One of the main reasons why so many social media campaigns don’t land is a very human one: the campaigns are designed to make the brands or thought leaders enviable, and not to make the audiences feel better about themselves. It’s such an easy mistake to make, because we’re wired to promote only our good qualities and to want others to agree with us.
Social media has amplified these psychological needs to a point of insanity. Facebook has become a place where we’re either showing off our vacations, or preaching about politics. Instagram was a safe haven with inspiring photos, but those have led to the engineering of real-world experiences for, well, Instagram (see Wired’s piece on selfie factories) and an onslaught of click-to-buy ads. Twitter is where opinionated people go to fight with other opinionated people. And LinkedIn seems to be where all of the sales people have flocked, pushing cold InMails since no one answers phones anymore.
These are the shortcomings of social media, along with the fact that it is addictive. However, each platform has done a lot of good too. People get inspired, find support in emergencies, stay informed about the news, find old friends they’d lost touch with, establish new business models, get customer support, find jobs, grow their businesses, raise money and awareness for charities (remember the Ice Bucket challenge?).
What if we found a better way to use social media? Because isn’t the goal to make better connections with other people and the world? That’s my goal at least, in my personal life, and my professional one in which I run a PR firm. In fact, not only am I trying to make connections, but I’m trying to convince people to try out new ideas, products and services.
Too often, we use social media to throw things at people to try to convince them. We throw pretty pictures so they’ll envy us. We throw strong language about our values and politics to be right. We throw facts that support our case, because facts are truth, right? But none of this works, because none of it makes people feel better about themselves and the world.
As it turns out, facts don’t necessarily make the most convincing arguments. In this post, Maarten van Doorn suggests that psychologically, the tribe is more important than facts. Long before the age of fake news, Darwin delayed releasing his findings about evolution because they were contrary to creationism. People will choose their neighborhoods, churches and social circles over truths that question their community’s belief systems.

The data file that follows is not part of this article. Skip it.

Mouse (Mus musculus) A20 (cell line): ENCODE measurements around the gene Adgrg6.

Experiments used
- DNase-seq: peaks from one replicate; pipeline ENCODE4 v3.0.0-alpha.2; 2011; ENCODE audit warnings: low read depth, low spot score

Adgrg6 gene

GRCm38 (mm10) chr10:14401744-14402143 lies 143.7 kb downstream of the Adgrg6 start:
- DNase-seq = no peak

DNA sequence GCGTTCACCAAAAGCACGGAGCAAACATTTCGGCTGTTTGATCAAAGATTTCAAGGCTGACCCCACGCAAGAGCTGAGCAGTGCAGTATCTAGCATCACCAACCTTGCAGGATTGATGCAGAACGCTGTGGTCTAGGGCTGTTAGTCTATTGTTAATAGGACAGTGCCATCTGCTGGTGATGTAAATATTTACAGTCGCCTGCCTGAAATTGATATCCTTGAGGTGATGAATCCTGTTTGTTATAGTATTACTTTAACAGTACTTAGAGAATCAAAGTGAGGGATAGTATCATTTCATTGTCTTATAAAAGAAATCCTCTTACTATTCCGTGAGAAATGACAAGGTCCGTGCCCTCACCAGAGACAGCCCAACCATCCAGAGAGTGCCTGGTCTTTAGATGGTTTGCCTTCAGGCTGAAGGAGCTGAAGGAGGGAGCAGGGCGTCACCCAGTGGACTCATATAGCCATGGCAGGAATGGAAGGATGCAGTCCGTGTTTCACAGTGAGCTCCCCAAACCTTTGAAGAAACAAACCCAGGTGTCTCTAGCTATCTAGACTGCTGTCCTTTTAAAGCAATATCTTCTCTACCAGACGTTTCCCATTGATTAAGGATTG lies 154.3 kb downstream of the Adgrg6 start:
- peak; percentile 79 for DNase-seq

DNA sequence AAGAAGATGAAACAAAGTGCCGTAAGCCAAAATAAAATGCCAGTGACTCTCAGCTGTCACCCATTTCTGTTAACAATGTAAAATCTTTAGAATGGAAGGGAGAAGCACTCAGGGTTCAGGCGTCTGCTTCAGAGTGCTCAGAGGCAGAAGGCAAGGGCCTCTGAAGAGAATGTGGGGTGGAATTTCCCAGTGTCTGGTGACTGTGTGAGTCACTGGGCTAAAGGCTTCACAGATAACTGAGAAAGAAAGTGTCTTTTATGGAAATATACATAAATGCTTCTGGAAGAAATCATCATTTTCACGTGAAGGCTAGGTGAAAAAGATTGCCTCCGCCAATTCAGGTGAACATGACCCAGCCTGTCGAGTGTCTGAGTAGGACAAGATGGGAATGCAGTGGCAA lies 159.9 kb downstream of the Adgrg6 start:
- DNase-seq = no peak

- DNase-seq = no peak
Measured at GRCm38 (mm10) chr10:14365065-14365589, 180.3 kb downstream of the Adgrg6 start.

If we want to convince someone of something new, we have to earn membership in their community first (and not by tricking them into it!). I’ve written about our Project Curiosity, which uncovered ways to open people up to new ideas, such as seeking common ground through common goals, listening before you talk, and using non-confrontational means like music and art to convey unconventional ideas.
On social media, there is a simple test to help determine if your post will build community, or drive it away:I’m suggesting that we get more intentional about our social media posts, and align them to our ultimate goals. Does this mean you don’t post your corporate achievements on social media? No. Post away. They make your employees and customers feel good about choosing to work with you. Intentions do matter though, so it’s useful to consider if we are asking people to envy us or join us? (I’m also in favor of hiding the likes count as Instagram has done in a few countries). For now, if we lead with earnest authenticity it’s hard to go wrong.
Since the early days working around her kitchen table, Beth has grown Inkhouse into one of the top independent PR agencies in the country. She’s been named a Top Woman in PR by PR News, a Top 25 Innovator by PRovoke, and an Ernst & Young Entrepreneur of the Year finalist. Beth designed Inkhouse’s signature Storytelling Workshop to mirror the literary hero’s journey and to unearth the emotional connections that bind an audience to a brand or idea. She also uses narratives to build Inkhouse’s culture, most recently through two books of employee essays, “Hindsight 2020” and “Aren’t We Lucky?”